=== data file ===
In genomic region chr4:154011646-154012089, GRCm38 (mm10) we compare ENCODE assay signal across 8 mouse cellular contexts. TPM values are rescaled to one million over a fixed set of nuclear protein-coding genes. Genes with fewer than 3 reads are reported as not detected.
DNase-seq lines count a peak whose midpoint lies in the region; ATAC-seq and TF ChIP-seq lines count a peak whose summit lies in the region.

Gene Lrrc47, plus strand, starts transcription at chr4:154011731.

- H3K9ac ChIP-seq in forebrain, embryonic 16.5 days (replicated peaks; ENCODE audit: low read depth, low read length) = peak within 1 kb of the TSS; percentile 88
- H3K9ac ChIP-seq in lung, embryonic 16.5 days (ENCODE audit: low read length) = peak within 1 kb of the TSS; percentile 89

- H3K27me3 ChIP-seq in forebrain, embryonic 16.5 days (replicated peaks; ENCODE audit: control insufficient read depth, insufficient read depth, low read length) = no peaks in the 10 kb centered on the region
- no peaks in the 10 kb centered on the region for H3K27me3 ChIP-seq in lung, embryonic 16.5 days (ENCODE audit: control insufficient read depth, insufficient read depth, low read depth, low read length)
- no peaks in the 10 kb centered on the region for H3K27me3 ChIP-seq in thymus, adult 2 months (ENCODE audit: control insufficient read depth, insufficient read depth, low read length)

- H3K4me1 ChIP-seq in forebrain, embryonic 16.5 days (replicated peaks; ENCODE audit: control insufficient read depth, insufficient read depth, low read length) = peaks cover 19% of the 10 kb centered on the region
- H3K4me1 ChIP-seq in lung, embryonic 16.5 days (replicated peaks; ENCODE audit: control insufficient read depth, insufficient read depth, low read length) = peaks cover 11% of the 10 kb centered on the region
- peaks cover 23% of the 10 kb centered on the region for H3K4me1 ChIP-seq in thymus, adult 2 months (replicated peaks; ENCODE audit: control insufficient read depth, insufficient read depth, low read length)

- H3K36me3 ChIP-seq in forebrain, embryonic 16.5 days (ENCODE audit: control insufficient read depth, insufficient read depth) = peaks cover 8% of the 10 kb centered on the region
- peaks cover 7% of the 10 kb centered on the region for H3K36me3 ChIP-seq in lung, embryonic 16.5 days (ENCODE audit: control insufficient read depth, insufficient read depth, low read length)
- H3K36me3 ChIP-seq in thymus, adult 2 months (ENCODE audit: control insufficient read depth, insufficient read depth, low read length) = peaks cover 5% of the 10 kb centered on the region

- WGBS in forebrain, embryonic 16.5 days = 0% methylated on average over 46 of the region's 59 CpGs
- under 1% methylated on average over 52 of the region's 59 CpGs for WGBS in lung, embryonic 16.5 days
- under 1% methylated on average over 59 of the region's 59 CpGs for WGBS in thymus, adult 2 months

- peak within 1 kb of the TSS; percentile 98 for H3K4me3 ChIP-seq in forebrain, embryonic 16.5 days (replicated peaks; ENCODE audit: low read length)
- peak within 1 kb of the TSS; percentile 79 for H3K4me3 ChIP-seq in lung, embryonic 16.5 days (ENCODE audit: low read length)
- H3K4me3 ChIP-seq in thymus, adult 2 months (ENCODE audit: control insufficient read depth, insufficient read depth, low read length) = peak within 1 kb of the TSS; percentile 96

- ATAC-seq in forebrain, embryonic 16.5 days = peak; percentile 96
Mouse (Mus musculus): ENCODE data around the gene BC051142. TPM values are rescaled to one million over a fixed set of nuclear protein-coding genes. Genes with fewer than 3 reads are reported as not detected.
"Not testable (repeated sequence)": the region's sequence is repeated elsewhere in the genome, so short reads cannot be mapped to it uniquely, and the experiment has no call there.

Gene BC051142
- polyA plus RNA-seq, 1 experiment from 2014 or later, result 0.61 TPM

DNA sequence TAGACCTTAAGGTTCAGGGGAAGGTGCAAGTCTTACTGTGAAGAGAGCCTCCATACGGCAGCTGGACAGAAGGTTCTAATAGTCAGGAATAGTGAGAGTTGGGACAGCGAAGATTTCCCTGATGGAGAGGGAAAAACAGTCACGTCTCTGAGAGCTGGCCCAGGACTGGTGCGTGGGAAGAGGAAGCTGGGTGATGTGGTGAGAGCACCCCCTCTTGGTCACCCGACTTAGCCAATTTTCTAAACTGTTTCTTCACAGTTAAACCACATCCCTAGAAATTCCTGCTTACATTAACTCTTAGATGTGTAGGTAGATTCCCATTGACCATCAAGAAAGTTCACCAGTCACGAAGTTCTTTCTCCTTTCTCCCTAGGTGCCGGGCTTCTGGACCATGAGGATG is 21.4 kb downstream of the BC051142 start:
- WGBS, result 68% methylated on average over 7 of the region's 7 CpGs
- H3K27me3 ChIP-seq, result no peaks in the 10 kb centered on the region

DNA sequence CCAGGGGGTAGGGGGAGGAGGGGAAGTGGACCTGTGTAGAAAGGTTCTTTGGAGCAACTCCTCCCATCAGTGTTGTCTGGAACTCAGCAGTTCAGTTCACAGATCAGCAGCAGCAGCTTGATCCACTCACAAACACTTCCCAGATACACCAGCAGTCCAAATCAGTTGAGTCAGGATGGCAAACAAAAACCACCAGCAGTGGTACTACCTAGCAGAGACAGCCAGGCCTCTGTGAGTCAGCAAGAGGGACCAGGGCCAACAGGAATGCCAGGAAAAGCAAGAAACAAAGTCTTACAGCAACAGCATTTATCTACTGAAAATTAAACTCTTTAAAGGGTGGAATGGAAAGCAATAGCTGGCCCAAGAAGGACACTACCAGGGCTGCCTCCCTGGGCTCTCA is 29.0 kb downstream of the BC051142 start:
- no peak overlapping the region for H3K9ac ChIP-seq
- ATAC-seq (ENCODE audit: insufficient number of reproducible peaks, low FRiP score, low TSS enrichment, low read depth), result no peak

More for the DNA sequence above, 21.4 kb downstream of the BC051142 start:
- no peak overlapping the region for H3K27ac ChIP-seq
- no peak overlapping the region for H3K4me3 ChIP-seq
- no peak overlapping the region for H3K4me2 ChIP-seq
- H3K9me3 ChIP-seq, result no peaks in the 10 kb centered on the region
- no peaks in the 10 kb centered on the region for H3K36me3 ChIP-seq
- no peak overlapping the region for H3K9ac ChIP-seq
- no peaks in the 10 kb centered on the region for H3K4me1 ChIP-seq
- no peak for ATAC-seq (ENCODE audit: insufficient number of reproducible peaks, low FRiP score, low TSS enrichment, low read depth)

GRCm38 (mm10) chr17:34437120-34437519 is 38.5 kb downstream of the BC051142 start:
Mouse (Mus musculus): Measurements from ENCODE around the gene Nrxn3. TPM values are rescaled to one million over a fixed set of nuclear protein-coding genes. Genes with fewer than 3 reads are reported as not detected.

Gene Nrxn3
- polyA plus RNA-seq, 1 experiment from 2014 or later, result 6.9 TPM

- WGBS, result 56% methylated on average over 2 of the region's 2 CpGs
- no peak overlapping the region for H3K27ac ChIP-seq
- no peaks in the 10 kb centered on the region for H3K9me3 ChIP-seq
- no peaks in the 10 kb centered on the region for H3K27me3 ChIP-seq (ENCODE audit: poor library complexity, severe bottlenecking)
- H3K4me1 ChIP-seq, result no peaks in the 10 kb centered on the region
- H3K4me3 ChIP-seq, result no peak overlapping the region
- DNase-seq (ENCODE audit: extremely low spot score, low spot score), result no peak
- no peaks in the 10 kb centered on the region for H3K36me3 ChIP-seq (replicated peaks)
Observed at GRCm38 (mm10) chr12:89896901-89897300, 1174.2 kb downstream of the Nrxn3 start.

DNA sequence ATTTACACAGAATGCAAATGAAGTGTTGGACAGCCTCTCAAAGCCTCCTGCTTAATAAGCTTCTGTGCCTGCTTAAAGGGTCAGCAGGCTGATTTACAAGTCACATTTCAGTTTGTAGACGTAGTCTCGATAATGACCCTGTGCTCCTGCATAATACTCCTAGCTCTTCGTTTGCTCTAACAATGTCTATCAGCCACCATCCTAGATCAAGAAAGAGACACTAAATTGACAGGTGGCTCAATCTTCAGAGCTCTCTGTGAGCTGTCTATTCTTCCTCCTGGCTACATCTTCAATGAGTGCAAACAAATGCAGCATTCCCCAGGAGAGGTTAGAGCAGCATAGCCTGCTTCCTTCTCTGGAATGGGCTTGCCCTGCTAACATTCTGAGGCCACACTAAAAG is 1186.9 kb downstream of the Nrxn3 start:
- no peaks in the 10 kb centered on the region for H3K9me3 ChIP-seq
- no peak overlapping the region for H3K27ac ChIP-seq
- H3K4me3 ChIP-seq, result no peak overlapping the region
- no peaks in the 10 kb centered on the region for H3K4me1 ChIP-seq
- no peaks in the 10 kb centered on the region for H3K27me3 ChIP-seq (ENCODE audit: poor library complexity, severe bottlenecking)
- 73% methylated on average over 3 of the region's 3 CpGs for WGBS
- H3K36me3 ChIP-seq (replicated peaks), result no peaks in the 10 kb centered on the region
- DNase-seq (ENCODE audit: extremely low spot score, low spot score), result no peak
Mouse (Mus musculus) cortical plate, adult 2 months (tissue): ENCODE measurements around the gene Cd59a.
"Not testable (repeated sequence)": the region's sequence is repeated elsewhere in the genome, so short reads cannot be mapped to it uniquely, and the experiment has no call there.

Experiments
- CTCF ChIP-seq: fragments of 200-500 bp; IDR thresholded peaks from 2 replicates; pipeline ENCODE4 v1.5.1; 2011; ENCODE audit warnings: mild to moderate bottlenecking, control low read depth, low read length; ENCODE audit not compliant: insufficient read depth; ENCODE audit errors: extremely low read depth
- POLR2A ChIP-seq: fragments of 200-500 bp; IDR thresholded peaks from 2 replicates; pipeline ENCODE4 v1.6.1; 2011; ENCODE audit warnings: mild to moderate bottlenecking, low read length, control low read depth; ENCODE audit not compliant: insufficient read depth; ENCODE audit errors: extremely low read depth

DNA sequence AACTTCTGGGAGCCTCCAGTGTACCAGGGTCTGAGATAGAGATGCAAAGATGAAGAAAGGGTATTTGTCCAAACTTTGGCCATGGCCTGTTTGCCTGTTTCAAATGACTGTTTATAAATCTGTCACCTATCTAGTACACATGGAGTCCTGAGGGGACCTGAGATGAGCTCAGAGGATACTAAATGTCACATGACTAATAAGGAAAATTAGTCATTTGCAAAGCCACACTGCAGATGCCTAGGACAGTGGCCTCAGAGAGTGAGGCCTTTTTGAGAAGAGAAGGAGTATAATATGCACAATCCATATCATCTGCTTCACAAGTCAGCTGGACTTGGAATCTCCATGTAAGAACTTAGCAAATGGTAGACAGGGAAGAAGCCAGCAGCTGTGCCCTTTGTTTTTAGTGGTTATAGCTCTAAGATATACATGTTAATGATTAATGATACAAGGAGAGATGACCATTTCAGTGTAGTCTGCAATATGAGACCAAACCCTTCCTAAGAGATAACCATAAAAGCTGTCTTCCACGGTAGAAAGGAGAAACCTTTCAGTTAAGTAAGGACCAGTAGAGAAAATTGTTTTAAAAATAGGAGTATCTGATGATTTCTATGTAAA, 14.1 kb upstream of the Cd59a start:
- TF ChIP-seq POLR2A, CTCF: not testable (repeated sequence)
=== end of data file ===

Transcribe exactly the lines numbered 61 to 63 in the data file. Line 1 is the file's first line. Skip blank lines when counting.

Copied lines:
- H3K36me3 ChIP-seq (replicated peaks), result no peaks in the 10 kb centered on the region
- DNase-seq (ENCODE audit: extremely low spot score, low spot score), result no peak
Mouse (Mus musculus) cortical plate, adult 2 months (tissue): ENCODE measurements around the gene Cd59a.